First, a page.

Google taps chipmaker Movidius to add machine learning to phones

A big reason the electronic devices around us are getting smarter, and hopefully more useful, is machine learning. By building complex models of data, then training those models, tasks as diverse as facial recognition, language translation, and autonomous driving can be accomplished. In addition to the need for huge amounts of compute power to train those systems, they all tend to be both very power and processor intensive to run. That has kept most of them tethered to plug-in devices — like the Kinect — or requiring large batteries, like those found in a car. For example, Nvidia’s Drive PX 2 trunk-mountable car computer will require liquid cooling. For mobile devices that has meant a constant connection to the cloud, with raw data sent up, analyzed at the data center, and the results returned.

Google has been trying to change this dynamic with Project Tango, a mobile device that can do real-time mapping and some object tracking, while running off only a small battery. To accomplish that, it tapped a new kind of processor, the Video Processing Unit (VPU) chip Myriad 1 from startup Movidius. By moving the processor-intensive tasks associated with computer vision into a specially designed chip, Myriad increased the performance of, and decreased the power requirements for, the vision-related functions of the Tango device. Movidius claims at least a factor of 10 savings in power, along with an 80% reduction in both space and cost over competing technologies — all compelling stats when it comes to mobile device design.

Beyond Project Tango: Using Movidius for mobile machine intelligence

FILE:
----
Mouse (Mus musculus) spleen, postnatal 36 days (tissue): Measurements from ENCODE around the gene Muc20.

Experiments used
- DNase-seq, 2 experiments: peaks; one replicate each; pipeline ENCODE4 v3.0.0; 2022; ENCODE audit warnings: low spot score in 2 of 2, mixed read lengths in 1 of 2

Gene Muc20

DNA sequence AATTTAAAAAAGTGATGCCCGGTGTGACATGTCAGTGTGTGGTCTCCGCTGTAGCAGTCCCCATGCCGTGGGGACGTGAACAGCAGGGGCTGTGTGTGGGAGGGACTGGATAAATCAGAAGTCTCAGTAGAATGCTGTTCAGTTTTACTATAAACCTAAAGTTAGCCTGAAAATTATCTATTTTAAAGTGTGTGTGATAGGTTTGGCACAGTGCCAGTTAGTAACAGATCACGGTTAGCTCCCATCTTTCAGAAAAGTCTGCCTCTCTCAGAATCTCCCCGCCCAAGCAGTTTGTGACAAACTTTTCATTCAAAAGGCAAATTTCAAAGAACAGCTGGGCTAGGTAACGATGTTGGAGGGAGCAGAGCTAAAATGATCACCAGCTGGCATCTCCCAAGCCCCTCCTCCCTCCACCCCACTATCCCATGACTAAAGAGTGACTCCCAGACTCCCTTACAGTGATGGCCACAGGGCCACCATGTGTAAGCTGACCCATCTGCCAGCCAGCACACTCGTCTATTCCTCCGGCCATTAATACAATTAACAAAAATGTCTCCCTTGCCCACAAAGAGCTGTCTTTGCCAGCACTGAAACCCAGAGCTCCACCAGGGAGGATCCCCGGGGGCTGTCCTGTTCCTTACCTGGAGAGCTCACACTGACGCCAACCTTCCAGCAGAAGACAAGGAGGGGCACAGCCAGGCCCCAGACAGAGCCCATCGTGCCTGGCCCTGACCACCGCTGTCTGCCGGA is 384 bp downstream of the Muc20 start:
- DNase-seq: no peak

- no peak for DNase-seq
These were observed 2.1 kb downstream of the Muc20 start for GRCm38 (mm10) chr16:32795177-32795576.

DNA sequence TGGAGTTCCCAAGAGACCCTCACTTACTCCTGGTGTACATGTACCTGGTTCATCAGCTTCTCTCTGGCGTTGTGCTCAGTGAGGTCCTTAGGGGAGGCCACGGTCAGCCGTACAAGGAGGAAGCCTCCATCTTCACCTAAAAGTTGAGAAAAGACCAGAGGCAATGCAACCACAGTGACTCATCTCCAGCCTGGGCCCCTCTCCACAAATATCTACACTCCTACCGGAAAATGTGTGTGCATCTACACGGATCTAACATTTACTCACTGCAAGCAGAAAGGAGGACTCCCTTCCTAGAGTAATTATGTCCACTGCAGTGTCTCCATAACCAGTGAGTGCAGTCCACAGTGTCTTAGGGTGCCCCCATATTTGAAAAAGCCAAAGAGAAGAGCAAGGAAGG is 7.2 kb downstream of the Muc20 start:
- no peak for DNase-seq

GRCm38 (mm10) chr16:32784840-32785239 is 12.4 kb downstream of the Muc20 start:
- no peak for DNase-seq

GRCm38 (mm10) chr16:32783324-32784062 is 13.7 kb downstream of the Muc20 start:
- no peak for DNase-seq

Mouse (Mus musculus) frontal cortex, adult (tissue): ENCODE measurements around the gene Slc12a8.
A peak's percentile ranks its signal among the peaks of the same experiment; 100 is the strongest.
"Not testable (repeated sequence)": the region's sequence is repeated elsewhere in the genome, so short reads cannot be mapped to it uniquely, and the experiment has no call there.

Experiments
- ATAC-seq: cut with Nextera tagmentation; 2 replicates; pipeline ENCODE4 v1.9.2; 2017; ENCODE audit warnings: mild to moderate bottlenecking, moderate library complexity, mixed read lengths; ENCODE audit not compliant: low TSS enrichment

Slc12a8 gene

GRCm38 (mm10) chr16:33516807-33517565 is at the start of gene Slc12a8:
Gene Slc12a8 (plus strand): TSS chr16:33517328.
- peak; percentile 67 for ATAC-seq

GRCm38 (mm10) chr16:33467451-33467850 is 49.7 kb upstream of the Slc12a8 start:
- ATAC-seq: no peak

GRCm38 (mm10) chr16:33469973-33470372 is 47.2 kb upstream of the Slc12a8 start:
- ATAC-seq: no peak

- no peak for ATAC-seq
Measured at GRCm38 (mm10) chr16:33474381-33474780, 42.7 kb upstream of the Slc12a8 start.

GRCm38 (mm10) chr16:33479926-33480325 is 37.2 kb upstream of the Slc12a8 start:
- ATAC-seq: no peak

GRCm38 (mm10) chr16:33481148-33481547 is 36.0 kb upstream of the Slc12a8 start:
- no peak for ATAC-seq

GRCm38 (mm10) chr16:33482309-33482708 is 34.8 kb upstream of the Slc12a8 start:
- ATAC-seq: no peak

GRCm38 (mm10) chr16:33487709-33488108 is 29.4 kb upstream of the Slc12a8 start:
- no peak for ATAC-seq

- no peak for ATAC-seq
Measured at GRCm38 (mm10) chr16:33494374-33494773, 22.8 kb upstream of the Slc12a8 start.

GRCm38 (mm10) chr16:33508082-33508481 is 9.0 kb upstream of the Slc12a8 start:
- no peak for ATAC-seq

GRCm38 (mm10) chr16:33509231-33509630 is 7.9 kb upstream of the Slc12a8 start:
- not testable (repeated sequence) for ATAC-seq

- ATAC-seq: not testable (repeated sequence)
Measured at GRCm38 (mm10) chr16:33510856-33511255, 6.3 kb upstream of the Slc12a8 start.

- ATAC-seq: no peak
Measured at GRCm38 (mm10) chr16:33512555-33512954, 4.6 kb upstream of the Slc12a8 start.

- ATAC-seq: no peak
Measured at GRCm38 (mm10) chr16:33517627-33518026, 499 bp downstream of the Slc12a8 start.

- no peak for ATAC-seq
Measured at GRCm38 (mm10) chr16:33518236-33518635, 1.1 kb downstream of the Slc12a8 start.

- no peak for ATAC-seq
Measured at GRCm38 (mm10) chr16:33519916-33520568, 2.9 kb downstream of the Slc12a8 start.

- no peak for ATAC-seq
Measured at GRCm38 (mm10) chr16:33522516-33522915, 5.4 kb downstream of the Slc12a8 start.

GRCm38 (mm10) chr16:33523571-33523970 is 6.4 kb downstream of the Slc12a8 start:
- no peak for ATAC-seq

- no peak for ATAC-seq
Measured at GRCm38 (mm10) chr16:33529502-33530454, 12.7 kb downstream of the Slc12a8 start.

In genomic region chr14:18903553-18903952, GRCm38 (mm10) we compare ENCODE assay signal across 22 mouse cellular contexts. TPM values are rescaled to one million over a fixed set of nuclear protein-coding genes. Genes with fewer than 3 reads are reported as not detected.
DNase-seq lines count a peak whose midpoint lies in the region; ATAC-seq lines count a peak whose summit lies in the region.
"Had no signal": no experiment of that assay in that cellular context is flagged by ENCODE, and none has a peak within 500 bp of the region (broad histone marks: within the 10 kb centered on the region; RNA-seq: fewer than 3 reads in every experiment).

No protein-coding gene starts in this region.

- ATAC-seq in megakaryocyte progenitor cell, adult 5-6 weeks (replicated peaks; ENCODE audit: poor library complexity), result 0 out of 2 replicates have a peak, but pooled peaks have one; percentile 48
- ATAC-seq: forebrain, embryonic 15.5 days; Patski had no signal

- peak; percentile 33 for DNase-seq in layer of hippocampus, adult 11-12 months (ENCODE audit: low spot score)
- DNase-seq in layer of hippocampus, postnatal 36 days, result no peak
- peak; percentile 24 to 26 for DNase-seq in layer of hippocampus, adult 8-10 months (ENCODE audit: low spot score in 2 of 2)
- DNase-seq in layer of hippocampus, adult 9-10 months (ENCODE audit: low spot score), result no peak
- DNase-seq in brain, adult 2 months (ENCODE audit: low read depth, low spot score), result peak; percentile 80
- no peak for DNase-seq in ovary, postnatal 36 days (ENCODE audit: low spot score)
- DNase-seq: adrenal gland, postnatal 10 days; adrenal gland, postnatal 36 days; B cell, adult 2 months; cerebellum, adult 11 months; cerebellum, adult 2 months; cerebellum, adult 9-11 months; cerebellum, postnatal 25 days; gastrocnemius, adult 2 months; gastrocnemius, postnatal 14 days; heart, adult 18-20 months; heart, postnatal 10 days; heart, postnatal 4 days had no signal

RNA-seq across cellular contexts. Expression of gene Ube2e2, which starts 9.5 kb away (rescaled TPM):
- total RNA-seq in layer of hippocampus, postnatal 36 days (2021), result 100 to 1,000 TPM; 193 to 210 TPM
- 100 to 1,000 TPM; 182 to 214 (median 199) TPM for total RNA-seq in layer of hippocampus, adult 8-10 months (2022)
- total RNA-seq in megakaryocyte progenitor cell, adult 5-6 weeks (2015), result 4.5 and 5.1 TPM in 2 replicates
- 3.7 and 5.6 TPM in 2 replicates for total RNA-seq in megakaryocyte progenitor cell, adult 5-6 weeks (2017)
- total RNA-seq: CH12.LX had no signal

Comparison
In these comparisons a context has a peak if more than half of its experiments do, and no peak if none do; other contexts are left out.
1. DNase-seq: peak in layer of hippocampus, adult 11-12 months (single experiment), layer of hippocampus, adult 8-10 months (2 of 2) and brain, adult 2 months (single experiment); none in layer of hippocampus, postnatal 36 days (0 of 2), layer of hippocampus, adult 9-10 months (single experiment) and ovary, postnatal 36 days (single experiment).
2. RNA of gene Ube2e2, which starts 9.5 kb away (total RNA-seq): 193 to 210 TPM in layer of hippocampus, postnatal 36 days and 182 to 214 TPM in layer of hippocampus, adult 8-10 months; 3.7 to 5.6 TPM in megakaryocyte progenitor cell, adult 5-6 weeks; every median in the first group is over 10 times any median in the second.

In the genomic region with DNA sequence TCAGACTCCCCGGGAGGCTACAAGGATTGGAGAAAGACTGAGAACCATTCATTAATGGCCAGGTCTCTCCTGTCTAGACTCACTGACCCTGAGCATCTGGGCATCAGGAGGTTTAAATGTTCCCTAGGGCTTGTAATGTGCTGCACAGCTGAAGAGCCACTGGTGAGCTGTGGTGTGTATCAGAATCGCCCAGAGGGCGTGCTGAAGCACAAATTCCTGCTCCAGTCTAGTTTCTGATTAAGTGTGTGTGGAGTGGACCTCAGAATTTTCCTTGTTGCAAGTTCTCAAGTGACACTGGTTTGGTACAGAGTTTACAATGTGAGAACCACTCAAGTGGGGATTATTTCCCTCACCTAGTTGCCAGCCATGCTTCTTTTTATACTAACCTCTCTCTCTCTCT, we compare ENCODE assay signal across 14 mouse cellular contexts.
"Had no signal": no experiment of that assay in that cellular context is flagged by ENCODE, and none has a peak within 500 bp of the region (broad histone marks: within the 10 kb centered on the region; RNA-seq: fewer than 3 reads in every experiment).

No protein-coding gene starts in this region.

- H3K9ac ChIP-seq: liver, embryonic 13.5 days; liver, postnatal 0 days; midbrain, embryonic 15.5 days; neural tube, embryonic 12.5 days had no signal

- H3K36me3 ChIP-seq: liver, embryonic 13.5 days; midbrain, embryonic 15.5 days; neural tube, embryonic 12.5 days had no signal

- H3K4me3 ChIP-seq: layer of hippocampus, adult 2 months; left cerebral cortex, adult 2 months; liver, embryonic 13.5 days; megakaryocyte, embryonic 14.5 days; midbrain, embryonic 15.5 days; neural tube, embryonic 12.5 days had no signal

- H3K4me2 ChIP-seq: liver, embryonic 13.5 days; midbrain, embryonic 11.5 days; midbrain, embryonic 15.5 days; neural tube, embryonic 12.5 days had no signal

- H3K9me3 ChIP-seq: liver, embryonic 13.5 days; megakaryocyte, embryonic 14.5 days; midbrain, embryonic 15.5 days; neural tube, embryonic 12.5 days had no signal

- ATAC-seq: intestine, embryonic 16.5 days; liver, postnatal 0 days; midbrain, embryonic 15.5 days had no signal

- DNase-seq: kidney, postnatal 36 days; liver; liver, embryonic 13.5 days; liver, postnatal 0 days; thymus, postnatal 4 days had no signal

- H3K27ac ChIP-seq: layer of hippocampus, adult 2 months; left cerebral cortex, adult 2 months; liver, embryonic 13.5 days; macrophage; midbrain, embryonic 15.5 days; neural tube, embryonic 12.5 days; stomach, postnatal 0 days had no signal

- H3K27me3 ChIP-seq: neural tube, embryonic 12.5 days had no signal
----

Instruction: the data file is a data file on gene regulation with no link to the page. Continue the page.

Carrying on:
Now, Google has broadened its relationship with Movidius, announcing that it will be using the company’s newest and most powerful VPU, the Myriad M2450, to help bring more intelligence to a wider array of mobile devices. The Myriad isn’t limited to running vision-related applications, either. Google will use Movidius’s software development environment to port its advanced neural computation engine to the chip, so that a wide-variety of deep-learning-based algorithms can be run in real time.

Being able to run deep-learning-enabled tasks locally will reduce dependence on the cloud, thus reducing latency and privacy issues. For example, your phone could recognize your friends in a photograph without you needing to upload it to the cloud. Remi El-Ouazzane, Movidius CEO, explains, “The challenge in embedding this technology into consumer devices boils down to the need for extreme power efficiency, and this is where a deep synthesis between the underlying hardware architecture and the neural compute comes in.”

Unfortunately, there aren’t any details yet on any new Google products that will use the Movidius chips (and there was no mention of them at the Lenovo and Google Project Tango phone announcement), but given the importance of computer vision and machine learning to the future of mobile devices, I’m sure we’ll be hearing more soon.

Now read: Artificial neural networks are changing the world. What are they?